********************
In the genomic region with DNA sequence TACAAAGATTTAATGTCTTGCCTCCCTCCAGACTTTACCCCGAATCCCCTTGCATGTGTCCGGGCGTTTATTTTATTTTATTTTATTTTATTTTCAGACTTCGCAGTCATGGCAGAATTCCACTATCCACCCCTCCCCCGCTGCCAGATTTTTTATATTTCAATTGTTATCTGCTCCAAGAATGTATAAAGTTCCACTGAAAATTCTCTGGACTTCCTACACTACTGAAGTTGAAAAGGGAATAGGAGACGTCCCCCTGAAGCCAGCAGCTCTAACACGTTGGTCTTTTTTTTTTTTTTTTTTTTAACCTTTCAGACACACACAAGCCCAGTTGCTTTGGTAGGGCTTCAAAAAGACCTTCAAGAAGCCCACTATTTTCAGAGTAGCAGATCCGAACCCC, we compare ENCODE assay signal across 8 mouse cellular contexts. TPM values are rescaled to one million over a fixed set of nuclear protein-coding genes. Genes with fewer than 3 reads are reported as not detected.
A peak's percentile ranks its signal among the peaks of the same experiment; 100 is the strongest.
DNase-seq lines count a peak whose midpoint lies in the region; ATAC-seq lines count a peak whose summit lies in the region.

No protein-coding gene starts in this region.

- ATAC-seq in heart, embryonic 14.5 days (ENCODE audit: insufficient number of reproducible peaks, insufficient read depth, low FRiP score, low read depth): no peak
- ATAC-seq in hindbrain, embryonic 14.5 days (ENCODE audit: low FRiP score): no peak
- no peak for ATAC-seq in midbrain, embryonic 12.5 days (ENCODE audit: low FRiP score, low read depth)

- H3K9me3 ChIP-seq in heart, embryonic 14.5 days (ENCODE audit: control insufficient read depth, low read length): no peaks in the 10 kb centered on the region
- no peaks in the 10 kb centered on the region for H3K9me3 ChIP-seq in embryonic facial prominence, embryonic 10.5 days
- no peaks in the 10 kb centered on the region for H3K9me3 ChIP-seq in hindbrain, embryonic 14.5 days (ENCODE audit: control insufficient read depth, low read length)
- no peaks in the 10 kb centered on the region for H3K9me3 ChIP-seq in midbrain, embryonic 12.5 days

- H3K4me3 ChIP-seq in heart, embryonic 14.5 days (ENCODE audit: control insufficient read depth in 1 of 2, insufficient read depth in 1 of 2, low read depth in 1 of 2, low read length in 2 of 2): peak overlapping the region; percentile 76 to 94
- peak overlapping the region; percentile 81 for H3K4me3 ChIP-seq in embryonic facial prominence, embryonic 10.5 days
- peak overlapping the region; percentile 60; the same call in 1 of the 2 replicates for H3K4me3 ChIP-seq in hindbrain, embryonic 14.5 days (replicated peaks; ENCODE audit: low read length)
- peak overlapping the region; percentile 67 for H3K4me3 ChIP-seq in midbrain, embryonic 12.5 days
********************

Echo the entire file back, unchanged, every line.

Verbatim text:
In the genomic region with DNA sequence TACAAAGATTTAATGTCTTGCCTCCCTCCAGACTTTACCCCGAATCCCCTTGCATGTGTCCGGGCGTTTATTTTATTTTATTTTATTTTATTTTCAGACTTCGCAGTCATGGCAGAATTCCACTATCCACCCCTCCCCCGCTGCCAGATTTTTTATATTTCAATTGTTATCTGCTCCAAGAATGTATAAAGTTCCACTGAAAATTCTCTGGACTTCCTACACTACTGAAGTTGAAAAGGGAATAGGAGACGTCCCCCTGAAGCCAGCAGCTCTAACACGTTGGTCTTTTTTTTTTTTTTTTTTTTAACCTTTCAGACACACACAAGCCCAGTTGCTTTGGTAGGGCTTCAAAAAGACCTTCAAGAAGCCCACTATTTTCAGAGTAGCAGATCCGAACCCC, we compare ENCODE assay signal across 8 mouse cellular contexts. TPM values are rescaled to one million over a fixed set of nuclear protein-coding genes. Genes with fewer than 3 reads are reported as not detected.
A peak's percentile ranks its signal among the peaks of the same experiment; 100 is the strongest.
DNase-seq lines count a peak whose midpoint lies in the region; ATAC-seq lines count a peak whose summit lies in the region.

No protein-coding gene starts in this region.

- ATAC-seq in heart, embryonic 14.5 days (ENCODE audit: insufficient number of reproducible peaks, insufficient read depth, low FRiP score, low read depth): no peak
- ATAC-seq in hindbrain, embryonic 14.5 days (ENCODE audit: low FRiP score): no peak
- no peak for ATAC-seq in midbrain, embryonic 12.5 days (ENCODE audit: low FRiP score, low read depth)

- H3K9me3 ChIP-seq in heart, embryonic 14.5 days (ENCODE audit: control insufficient read depth, low read length): no peaks in the 10 kb centered on the region
- no peaks in the 10 kb centered on the region for H3K9me3 ChIP-seq in embryonic facial prominence, embryonic 10.5 days
- no peaks in the 10 kb centered on the region for H3K9me3 ChIP-seq in hindbrain, embryonic 14.5 days (ENCODE audit: control insufficient read depth, low read length)
- no peaks in the 10 kb centered on the region for H3K9me3 ChIP-seq in midbrain, embryonic 12.5 days

- H3K4me3 ChIP-seq in heart, embryonic 14.5 days (ENCODE audit: control insufficient read depth in 1 of 2, insufficient read depth in 1 of 2, low read depth in 1 of 2, low read length in 2 of 2): peak overlapping the region; percentile 76 to 94
- peak overlapping the region; percentile 81 for H3K4me3 ChIP-seq in embryonic facial prominence, embryonic 10.5 days
- peak overlapping the region; percentile 60; the same call in 1 of the 2 replicates for H3K4me3 ChIP-seq in hindbrain, embryonic 14.5 days (replicated peaks; ENCODE audit: low read length)
- peak overlapping the region; percentile 67 for H3K4me3 ChIP-seq in midbrain, embryonic 12.5 days